Politics

Donald MacLeod: Our NHS is not fit for purpose

IT HAS been yet another nightmarish week before Christmas for Scotland’s struggling hospitality and tourism sectors, in which damaging, unfiltered comments from Public Health Scotland and negative messaging from the UK and Scottish Governments, over the exponential spread of the mild Omicron virus and its possible threats to our stressed NHS, triggered a tsunami of booking cancellations and a tidal wave of customer no-shows, now estimated to have cost businesses a staggering £1billlion in lost income.

Eyewatering losses which, despite the surprising £100 million in government aid unearthed from the back of a Holyrood sofa, a meagre £4.5k per business, will sadly force many businesses to call last orders.

As we continue to descend into an almost inescapable vortex of doom and gloom, with further restrictions and a possible lockdown looming, it was heartening and uplifting to speak, on a personal capacity, with a public health expert, Helen Colhoun, a professor of Medical Informatics & Epidemiology at Edinburgh University. She believes the “blunt instrument of lockdown” with all its attendant harms, is no longer our only route and that another course might be charted.

READ MORE: Omicron rules: Can I still go Christmas present shopping?

Professor Colhoun, a highly respected academic, who has chaired the epidemiology of Covid-19 research cell for Public Health Scotland since the start of this crisis and conducted many studies in epidemiology and vaccine efficacy and safety, emphasised the importance of debate.

A moot point, as there are those amongst us who are so arrogant, scornful and blinkered in their outdated views that they believe that you can only have an opinion or make comment if you are alumni, academic or have string of letters after your name.

Helen and her peers believe that with advances in treatment and medicines they now understand how this virus is spread. She says that the settings that combine high transmission conditions and the most vulnerable people is where the most serious infections are generated. Notably care homes, long stay institutions and hospitals. And here was me thinking it was hospitality, retail, or sports settings.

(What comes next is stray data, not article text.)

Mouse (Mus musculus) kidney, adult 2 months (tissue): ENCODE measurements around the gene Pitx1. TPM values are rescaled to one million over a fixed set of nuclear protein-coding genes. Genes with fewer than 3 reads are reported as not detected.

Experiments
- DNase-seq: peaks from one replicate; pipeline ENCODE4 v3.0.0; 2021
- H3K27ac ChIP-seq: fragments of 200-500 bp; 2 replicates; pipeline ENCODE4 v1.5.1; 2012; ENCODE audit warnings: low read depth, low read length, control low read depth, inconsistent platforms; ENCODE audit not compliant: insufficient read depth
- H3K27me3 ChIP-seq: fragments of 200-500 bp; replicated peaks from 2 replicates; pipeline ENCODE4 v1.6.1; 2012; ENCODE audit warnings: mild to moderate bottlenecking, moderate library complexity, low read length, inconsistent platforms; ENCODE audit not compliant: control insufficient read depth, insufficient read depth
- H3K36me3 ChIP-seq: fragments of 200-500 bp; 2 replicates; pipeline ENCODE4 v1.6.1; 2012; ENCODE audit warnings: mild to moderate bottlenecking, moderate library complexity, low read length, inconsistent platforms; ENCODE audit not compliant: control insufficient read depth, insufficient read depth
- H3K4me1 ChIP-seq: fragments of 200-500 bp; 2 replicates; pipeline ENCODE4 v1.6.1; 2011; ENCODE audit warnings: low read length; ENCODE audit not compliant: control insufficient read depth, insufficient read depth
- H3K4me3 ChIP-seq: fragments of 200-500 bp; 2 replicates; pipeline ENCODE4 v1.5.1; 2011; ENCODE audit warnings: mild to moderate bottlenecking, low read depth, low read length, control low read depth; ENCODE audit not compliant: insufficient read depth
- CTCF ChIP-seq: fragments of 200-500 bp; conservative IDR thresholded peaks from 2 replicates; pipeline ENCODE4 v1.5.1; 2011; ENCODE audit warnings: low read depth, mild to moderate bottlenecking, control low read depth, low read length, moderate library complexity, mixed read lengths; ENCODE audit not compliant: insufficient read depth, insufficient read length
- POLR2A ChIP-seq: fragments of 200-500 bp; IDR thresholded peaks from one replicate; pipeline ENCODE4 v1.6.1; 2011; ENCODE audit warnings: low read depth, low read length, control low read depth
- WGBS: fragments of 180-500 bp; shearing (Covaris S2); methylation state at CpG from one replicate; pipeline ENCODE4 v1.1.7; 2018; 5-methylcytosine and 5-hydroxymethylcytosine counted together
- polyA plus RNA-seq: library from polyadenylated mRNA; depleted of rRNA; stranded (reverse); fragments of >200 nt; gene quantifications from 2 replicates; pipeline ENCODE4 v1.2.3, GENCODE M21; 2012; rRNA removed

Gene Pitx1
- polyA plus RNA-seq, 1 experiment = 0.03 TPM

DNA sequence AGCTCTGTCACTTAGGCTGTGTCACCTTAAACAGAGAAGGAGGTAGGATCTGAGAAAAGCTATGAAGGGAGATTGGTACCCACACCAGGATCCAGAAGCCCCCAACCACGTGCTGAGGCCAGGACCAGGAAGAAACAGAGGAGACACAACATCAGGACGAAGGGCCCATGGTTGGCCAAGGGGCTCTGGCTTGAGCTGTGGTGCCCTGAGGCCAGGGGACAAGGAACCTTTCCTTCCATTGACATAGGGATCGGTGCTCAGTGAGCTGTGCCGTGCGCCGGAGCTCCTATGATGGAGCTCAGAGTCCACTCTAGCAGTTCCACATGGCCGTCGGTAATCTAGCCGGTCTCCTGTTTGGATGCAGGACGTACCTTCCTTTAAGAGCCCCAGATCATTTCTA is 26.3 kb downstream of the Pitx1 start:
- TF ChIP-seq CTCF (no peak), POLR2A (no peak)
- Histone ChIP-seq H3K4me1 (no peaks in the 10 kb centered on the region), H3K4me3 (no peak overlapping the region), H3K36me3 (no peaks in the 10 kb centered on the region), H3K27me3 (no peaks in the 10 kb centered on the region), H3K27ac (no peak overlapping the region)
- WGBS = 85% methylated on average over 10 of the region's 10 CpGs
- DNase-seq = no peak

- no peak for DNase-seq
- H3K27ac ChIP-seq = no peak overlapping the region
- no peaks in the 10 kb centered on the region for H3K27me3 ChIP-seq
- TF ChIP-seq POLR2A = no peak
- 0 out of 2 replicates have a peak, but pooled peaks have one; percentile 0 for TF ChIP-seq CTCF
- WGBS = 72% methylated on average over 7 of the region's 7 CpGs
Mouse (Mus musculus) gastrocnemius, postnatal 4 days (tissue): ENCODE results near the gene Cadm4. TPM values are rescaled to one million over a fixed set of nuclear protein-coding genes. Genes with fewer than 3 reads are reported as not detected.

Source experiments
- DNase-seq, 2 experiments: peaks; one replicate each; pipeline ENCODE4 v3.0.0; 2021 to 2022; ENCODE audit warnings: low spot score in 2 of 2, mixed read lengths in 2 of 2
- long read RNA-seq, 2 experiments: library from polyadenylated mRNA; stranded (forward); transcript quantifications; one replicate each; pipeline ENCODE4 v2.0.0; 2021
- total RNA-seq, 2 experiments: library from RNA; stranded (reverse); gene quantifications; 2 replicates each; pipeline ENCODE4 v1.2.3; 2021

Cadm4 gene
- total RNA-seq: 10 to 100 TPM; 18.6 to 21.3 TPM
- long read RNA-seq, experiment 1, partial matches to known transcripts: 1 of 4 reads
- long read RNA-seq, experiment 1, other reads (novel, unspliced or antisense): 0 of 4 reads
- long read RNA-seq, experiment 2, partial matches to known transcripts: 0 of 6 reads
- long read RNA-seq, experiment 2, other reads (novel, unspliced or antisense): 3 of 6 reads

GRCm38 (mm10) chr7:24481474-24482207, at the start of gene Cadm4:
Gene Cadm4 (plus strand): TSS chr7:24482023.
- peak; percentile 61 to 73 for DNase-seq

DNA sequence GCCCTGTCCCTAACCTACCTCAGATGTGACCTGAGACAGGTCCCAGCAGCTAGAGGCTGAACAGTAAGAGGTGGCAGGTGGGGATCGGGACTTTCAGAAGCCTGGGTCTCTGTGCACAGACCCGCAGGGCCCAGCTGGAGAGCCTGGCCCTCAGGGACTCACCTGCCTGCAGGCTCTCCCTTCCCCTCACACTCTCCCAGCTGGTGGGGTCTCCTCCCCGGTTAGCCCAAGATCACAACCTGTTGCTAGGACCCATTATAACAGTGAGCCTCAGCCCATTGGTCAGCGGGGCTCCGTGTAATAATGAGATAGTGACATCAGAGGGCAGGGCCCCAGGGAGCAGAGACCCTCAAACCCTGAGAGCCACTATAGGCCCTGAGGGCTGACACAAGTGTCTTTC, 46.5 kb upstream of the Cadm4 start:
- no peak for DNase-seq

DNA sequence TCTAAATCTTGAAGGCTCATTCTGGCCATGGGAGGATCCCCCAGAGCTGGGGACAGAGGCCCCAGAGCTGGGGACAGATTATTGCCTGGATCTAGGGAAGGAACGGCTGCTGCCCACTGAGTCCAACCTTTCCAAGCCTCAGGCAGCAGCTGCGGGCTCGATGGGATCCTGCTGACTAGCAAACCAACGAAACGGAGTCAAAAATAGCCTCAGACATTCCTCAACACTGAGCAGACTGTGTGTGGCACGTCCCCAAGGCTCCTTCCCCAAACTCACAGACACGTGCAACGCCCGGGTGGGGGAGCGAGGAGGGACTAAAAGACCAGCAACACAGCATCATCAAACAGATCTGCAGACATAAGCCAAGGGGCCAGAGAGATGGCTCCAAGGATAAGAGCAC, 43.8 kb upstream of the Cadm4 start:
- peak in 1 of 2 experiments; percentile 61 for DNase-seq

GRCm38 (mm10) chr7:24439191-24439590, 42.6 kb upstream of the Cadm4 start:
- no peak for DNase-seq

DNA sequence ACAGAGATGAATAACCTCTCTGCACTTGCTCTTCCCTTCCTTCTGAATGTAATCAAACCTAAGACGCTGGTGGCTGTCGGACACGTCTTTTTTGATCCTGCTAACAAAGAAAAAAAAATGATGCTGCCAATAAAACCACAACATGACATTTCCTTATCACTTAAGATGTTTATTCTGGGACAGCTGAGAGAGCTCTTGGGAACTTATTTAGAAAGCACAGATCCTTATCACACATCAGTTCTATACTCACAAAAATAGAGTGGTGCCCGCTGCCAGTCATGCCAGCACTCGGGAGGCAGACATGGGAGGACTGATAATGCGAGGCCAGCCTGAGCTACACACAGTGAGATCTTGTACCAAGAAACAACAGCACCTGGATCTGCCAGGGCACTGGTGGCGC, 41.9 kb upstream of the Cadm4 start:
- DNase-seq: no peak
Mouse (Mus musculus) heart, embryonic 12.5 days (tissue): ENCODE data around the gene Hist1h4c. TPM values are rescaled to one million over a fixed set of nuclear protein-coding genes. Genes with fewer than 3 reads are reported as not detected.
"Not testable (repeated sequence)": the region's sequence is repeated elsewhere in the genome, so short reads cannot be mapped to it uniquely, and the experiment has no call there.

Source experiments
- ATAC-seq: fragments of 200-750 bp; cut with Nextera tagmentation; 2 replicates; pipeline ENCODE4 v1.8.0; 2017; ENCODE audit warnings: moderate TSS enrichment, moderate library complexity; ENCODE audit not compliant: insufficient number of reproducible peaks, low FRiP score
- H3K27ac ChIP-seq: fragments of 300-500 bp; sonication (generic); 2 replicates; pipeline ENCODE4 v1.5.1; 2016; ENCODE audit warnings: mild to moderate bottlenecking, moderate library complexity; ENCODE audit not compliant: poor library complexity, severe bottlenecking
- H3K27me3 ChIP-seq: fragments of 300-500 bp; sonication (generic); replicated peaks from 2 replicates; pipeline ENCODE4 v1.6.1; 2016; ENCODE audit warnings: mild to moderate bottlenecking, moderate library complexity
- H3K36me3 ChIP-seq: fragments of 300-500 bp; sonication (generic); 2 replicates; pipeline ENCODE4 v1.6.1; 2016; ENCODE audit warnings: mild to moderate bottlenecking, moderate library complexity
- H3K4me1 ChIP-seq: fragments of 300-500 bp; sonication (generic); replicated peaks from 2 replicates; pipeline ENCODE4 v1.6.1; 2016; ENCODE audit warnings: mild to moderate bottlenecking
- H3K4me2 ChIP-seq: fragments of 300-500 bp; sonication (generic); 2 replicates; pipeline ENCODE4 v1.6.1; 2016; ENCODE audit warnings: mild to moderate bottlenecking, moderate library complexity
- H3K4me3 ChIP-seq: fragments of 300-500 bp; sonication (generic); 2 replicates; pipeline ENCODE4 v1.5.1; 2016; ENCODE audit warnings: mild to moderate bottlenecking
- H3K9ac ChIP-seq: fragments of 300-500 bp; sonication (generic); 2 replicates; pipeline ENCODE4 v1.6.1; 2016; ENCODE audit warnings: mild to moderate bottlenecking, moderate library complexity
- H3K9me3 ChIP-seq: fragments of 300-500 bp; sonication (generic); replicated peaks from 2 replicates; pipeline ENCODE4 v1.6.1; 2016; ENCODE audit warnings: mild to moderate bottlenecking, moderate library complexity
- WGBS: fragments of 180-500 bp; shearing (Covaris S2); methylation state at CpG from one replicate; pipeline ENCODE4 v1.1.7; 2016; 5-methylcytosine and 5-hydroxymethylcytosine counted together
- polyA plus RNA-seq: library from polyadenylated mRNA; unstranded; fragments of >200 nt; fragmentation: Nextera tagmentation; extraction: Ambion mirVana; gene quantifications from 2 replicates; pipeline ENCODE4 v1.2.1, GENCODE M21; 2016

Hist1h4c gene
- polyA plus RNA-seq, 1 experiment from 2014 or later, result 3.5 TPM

She adds that there is a massive variation in susceptibility to severe Covid-19 and that vulnerability can be predicted, with more than 85% of hospitalised infections in the double vaccinated now attributed to persons with known risk conditions, whose illnesses can be treated with new antiviral drugs.

Rapid lateral flow tests that allow highly sensitive detection and are more than 99% sensitive in picking up infection is another important advance. Incredibly, though, just at the very moment the Scottish Government and health authorities promote and encourage their use, supplies run out. Last year’s panic buying of toilet rolls has been replaced by this year stampede for lateral flow tests.

Professor Colhoun argues that there should be a shift in emphasis which should be strongly focused on protecting the vulnerable. She suggests:

1) Widespread direct provisioning of lateral flow tests to all households, with supply meeting demand.

2) An enhanced national education campaign on regular self-testing with emphasis on taking responsible decisions to protect the vulnerable.

3) A clear pathway for rapid provisioning of antivirals and other effective treatments for the most vulnerable.

4) Enhanced provision of social and income support to those most vulnerable and their family members during periods of high transmission.

5) A rapid escalation in providing ventilation and air cleaning solutions within health care settings

6) Separately located triage for respiratory infections to take the pressure off acute care hospitals and GPs, in which preventive therapies can be administered.

The Scottish NHS has been run “hot”, at maximum capacity for years, there is no resilience for upsurges in demand. Despite a record £16 billion, 13% of our GDP, one of the highest amounts spent in Europe, we have one of the lowest proportion of consultants, an inefficient procurement and distribution process, a crisis in social care, the ambulance service and on our wards. Complex problems but, as Professor Colhoun rightly says, while we are trying to figure out the solutions, lets now capitalise on what has been learned so far.

In other words, invest and future protect the NHS and make it fit for purpose.

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